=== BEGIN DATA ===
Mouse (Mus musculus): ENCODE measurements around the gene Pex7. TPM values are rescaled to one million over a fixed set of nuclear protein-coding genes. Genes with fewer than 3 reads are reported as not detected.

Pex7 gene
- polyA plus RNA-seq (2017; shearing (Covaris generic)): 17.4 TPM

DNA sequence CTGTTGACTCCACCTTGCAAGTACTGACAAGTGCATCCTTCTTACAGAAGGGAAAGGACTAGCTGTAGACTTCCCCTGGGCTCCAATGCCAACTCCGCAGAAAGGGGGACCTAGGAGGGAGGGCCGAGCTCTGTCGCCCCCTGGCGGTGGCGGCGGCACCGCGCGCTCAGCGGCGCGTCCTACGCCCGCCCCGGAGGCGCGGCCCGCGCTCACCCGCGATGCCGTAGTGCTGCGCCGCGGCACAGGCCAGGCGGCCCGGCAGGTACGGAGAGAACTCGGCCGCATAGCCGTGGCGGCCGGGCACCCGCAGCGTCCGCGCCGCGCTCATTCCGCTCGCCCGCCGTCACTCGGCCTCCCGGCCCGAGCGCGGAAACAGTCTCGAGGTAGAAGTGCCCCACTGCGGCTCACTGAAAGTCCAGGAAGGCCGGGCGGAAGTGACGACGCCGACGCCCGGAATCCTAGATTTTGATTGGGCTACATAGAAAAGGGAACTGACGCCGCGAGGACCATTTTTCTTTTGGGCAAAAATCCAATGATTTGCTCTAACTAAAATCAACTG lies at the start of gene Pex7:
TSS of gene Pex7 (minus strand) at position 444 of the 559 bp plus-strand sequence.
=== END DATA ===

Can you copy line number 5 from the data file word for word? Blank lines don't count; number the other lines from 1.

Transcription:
TSS of gene Pex7 (minus strand) at position 444 of the 559 bp plus-strand sequence.